DRAFT MEMORANDUM, 'A COMPREHENSIVE SOLUTION FOR RESTORING PEACE IN INDOCHINA,' PREPARED BY THE VIETNAM GROUP OF THE CHINESE DELEGATION ATTENDING THE GENEVA CONFERENCECITATION SHARE DOWNLOAD
get citationThe Vietnam group of the Chinese delegation offers a solution involving peaceful unification within Cambodia, Laos, and Vietnam, so that these nations can govern themselves as independent, sovereign states."Draft Memorandum, 'A Comprehensive Solution for Restoring Peace in Indochina,' Prepared by the Vietnam Group of the Chinese Delegation Attending the Geneva Conference" April 04, 1954, History and Public Policy Program Digital Archive, CFMA, Record No. 206-00055-04 (1); original Record No. 206-C0008. Obtained by CWIHP and translated for CWIHP by Chen Zhihong. http://digitalarchive.wilsoncenter.org/document/110592
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In order to end the war in Indochina, to restore the national independence and rights of freedom of the peoples in Vietnam, Laos, and Cambodia, and to establish lasting peace in Indochina, a comprehensive solution on restoring peace in Indochina is presented here as follows:
The two sides involved in activities of hostility in Indochina have agreed to an armistice. In order to implement the armistice and to guarantee its stability for the purpose of further restoring peace in Indochina, the two sides agree that negotiations should be held immediately, and necessary and proper adjustment will be made to the current zones of military operations.
The United States, Britain, France, the Soviet Union, and the People's Republic of China will jointly guarantee:
(a) That from the day of the armistice, no combat plane, armored vehicle, weapons or ammunition, other military materials, or any armed force and military personnel should be allowed to enter Indochina.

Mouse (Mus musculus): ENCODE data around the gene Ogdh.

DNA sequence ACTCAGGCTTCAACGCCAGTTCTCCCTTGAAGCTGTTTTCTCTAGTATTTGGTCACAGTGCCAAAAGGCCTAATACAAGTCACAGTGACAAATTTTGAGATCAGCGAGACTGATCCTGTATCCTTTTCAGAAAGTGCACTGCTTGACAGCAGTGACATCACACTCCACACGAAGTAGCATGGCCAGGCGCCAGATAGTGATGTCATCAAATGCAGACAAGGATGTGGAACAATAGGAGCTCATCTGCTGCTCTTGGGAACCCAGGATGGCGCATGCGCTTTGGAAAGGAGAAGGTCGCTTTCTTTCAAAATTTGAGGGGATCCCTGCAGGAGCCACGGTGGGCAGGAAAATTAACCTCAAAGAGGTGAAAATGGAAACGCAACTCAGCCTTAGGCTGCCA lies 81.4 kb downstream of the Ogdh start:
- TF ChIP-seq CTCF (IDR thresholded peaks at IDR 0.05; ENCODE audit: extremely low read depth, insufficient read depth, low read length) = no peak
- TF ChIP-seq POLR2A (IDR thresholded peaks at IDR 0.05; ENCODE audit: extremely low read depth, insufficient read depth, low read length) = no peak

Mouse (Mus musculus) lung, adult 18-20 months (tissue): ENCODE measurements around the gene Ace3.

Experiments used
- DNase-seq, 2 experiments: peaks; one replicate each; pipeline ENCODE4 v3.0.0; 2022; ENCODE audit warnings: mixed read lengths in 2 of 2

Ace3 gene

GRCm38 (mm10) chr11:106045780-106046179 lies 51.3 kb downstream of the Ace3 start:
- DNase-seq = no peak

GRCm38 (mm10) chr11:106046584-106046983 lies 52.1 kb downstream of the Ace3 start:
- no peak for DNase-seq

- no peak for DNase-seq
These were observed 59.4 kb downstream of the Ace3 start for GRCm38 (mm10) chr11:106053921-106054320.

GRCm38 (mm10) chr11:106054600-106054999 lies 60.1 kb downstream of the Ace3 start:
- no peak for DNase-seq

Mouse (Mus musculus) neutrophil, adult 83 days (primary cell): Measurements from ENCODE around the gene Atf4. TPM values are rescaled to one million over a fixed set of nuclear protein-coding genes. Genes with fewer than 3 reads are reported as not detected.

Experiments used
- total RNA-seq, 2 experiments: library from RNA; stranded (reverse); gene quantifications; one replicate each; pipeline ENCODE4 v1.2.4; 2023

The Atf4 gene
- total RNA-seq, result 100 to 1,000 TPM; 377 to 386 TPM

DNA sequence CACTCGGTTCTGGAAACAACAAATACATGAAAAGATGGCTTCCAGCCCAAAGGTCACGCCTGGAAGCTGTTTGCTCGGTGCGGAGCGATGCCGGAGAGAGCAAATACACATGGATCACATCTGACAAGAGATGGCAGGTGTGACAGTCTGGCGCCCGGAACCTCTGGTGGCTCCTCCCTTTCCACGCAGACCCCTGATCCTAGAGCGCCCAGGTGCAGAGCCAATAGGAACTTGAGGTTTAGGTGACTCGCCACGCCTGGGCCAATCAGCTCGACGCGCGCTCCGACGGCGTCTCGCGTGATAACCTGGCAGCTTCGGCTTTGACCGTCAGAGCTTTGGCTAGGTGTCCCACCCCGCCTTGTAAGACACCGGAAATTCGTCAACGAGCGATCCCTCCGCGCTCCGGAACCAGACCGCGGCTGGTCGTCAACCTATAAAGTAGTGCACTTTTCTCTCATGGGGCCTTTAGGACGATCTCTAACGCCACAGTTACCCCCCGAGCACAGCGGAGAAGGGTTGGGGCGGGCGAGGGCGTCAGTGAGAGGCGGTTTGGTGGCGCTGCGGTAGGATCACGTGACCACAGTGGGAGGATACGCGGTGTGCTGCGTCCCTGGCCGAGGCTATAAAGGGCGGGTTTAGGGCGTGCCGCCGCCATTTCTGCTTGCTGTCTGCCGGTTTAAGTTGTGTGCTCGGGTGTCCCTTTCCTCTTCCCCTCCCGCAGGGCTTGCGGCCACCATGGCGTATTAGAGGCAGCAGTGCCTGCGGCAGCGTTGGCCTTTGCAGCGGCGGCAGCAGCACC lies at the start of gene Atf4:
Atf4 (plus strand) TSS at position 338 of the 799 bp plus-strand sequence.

(b) No measures should be taken to harm the implementation of the armistice in Indochina.
Within six months after the armistice, all foreign navy, ground force and air force, and military personnel should complete withdrawal from Indochina.
The government of the Democratic Republic of Vietnam, the government of the State of Vietnam, the resistance government of Laos and the government of the Kingdom of Laos, the Committee for National Liberation of Cambodia and the government of the Kingdom of Cambodia, with the participation of democratic parties and organizations in the
three countries, should establish a provisional joint committee, which should be in charge of the preparatory work for achieving peaceful unification, national independence, and democracy and freedom in the three countries in Indochina. The tasks of the provisional joint committee should be:
(a) To guarantee that the people in the three countries of Indochina [Vietnam, Cambodia, and Laos] should be able to have the rights of democracy and freedom, including the right for all democratic parties to conduct activities freely in the whole territory of the three countries;
(b) To discuss and decide on plans for achieving disarmament in the whole of Indochina;
(c) To discuss and decide on plans for restoring transportation, trade, cultural relations in all of Indochina;
(d) To hold, respectively in each country, general elections in the whole of Indochina after the completion of the foreign troop withdrawal, and to establish a unified
government in each country.
The French government recognizes Vietnam, Laos, and Cambodia as three sovereign states with full independence; the three countries enjoy full power of self-determination in politics, economics, military [affairs], diplomacy, and culture.
After the establishment of unified governments in the three countries in Indochina, they are entitled to carry out consultations and, in accordance with the desire of the people in the three countries, to form a Federation of Indochina.
The unified governments in Vietnam, Laos, and Cambodia should, on the basis of equality and mutual benefit, sign agreements on economic, cultural, and technological cooperation with France for the purpose of developing the economic and cultural relations between the three countries in Indochina and France.